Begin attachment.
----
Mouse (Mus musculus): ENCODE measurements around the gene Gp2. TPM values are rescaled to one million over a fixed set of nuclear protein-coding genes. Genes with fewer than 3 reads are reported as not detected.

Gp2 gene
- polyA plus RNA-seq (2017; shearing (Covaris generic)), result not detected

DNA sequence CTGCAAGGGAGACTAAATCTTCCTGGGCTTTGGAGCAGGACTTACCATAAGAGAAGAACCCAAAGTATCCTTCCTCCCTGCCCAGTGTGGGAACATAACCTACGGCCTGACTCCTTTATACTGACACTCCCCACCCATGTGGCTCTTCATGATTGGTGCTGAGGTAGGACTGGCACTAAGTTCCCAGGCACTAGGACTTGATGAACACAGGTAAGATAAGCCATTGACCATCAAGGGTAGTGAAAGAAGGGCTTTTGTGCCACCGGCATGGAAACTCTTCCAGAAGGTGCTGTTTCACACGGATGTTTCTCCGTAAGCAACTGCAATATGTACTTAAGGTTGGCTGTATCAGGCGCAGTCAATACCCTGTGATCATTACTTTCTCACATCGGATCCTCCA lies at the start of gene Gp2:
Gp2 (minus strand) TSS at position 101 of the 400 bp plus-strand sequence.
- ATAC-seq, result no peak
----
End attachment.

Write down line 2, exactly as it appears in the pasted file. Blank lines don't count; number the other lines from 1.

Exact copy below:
Gp2 gene